Adaptation is required in the public and private domains. Regulatory standards should incorporate climate adaptation considerations across these environments and reflect the complex interconnecting factors that influence planning and design. Standards for the built environment should not relate to new developments alone; it is widely acknowledged that urban regeneration is one of the driving forces of contemporary urban change, so standards for retrofitting and regeneration should be emerging at the same pace.
Neighbourhoods and planning zones require more holistic regulatory mechanisms to improve infrastructural adaptation. Cities are increasingly making the most of opportunities to improve adaptation planning, from embedding certification across sectors to experimenting with their functionality.
4. Planning support tools
Climate change is a complex issue without easy solutions. Planners must plan for the future in the present, accounting for all of the complexities and trade-offs that will emerge over time. To tackle this, planning- and decision-support tools can be used to accelerate success. These tools ensure that policy-makers and stakeholders work cohesively to deliver adaptation planning, from knowledge creation and analysis, to intervention design and selection. At the EU scale, the EU Adaptation Support Tool, the C40 Climate Action Planning framework and ICLEI’s European Resilience Management tool provide guiding frameworks for planning and implementing adaptation interventions.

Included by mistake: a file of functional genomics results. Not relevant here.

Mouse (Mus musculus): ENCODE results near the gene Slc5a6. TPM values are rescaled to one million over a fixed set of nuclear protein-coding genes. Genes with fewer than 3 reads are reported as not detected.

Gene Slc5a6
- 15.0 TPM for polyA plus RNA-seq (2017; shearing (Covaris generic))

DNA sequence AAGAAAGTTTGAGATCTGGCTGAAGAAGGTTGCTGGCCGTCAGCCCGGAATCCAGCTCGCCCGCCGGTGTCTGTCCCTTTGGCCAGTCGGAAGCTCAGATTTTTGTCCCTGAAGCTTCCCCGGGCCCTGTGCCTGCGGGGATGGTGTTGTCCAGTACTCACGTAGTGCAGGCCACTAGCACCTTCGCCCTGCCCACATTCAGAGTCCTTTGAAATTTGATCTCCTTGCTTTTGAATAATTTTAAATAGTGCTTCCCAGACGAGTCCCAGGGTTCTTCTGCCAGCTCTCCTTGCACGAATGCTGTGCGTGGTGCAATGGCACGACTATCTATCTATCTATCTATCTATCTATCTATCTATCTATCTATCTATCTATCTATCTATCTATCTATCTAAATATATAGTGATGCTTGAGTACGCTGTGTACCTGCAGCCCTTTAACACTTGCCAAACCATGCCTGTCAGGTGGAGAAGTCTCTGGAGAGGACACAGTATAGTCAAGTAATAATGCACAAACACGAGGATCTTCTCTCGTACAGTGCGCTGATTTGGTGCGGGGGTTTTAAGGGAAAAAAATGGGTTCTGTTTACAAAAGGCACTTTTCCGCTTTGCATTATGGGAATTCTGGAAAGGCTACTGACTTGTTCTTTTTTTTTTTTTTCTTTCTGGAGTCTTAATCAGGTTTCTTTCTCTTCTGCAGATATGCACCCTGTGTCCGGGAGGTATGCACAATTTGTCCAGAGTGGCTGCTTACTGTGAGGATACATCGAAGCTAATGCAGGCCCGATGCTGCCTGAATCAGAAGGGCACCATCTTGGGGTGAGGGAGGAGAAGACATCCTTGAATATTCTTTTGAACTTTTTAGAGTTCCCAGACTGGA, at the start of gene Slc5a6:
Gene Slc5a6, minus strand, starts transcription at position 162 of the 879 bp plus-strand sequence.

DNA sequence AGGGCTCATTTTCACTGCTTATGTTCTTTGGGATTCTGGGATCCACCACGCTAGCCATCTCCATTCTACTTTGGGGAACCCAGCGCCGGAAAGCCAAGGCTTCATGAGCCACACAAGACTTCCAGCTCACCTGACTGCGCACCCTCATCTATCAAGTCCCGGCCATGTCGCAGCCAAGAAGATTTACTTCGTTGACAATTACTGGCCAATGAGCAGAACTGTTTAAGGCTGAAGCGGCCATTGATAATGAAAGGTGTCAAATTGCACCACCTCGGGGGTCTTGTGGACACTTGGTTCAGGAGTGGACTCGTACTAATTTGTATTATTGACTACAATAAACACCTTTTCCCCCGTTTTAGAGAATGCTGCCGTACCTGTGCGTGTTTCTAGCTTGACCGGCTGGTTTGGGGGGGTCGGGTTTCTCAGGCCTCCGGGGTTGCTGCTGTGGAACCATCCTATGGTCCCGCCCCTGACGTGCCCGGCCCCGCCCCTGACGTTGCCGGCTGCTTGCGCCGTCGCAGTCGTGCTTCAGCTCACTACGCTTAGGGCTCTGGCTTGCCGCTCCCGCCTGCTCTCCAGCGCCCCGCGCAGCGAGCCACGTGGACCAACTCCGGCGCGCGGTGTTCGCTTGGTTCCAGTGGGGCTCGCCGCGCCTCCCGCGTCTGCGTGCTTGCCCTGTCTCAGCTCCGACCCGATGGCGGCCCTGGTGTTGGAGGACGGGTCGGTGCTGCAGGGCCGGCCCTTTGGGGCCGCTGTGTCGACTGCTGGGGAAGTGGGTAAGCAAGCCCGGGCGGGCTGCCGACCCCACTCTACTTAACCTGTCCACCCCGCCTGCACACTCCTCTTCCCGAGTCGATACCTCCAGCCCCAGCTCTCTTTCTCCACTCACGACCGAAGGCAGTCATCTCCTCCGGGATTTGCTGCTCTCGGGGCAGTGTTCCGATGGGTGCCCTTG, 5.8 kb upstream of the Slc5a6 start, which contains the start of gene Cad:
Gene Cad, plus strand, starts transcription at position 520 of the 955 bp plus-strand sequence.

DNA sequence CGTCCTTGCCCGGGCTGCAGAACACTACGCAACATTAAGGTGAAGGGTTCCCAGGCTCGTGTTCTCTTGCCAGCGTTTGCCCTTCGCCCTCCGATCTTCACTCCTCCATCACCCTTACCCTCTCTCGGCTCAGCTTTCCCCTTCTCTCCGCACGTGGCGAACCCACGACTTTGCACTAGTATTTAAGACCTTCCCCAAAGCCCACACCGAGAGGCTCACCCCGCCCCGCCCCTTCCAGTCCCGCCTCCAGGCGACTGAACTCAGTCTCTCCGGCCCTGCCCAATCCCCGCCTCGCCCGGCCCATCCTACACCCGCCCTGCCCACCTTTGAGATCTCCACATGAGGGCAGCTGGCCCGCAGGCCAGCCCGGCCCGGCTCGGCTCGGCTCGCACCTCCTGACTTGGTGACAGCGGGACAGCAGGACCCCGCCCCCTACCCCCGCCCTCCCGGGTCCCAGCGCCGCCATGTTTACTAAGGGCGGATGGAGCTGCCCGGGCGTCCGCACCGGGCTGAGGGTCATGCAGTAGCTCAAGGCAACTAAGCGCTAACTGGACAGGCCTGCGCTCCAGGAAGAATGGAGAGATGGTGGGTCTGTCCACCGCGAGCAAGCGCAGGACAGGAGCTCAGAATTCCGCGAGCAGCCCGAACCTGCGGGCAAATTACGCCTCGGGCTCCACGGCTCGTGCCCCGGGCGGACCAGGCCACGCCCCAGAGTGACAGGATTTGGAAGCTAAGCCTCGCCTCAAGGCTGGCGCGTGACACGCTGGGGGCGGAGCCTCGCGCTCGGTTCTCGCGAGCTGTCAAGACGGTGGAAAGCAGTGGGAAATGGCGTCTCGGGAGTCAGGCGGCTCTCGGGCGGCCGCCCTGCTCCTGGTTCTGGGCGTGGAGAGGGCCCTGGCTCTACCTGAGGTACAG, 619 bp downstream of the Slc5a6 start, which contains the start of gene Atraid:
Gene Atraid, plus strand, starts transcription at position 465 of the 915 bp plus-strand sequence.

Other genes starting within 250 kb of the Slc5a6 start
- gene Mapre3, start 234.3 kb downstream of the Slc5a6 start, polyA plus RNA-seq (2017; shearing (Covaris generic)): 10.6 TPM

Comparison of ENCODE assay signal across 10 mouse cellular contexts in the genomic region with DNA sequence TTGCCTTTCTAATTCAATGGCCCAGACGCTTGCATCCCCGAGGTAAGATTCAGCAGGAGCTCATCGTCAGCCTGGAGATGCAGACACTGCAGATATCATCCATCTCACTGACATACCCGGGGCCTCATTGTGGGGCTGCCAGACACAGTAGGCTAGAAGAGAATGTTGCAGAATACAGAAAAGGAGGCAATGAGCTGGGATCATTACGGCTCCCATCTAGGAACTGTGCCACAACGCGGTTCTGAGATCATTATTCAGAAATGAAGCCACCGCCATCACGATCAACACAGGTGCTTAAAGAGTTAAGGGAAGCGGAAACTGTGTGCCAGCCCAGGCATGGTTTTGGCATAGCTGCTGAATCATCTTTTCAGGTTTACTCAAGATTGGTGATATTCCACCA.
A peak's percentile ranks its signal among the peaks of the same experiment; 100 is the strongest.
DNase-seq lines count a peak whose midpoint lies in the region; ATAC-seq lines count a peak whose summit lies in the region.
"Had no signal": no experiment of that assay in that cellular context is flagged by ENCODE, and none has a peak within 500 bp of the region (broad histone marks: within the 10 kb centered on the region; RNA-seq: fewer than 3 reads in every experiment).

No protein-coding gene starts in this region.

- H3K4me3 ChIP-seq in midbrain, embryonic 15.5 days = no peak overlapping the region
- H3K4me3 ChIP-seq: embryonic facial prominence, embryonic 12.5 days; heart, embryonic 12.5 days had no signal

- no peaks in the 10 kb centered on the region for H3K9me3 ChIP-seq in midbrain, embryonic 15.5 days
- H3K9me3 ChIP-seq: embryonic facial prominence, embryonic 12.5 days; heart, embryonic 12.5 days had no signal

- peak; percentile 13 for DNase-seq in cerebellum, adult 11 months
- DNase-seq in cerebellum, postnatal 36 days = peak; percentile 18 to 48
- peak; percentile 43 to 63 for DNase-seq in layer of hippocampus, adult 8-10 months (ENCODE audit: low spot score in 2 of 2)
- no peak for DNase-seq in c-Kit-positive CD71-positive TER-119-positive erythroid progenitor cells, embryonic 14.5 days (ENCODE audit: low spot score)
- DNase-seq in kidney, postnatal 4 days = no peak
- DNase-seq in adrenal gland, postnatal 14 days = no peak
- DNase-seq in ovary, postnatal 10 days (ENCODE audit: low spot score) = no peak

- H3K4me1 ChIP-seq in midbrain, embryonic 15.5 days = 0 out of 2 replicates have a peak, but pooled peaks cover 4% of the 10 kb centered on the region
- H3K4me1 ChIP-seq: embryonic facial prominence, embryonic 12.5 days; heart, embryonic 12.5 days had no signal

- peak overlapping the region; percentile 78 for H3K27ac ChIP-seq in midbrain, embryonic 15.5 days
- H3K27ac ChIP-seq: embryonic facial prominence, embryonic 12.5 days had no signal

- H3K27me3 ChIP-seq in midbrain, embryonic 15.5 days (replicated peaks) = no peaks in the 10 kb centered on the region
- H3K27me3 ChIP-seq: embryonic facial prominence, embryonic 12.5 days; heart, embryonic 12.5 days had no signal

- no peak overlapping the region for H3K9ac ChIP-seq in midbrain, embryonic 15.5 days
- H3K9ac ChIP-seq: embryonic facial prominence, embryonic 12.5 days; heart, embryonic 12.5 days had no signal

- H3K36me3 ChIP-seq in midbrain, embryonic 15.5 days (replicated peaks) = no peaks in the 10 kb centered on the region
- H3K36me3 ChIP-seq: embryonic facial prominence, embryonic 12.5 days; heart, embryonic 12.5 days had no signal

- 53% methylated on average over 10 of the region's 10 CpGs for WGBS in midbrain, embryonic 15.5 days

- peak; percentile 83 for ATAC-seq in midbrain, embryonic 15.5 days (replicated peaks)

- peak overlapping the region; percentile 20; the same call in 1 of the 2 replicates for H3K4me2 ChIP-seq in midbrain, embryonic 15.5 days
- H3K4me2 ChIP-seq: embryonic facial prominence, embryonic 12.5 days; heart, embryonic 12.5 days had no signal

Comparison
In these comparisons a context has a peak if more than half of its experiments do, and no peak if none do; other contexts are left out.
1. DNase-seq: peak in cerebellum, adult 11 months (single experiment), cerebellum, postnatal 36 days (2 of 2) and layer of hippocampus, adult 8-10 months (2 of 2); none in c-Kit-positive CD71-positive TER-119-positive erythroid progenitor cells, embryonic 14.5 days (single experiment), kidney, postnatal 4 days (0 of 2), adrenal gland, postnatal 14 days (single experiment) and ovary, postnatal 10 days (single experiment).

5. Foster funding and resource flexibility
Competing agendas, costly disasters, or “black swan” events like the current global pandemic pose threats to climate adaptation planning. Cities have always needed to balance their resources and maximise their impacts. Planning for climate change adaptation requires similar forward-thinking. Municipal planners, landscape architects, civil engineers and non-governmental organisations co-create the planning and design adaptation measures. Why shouldn’t they co-fund these measures too?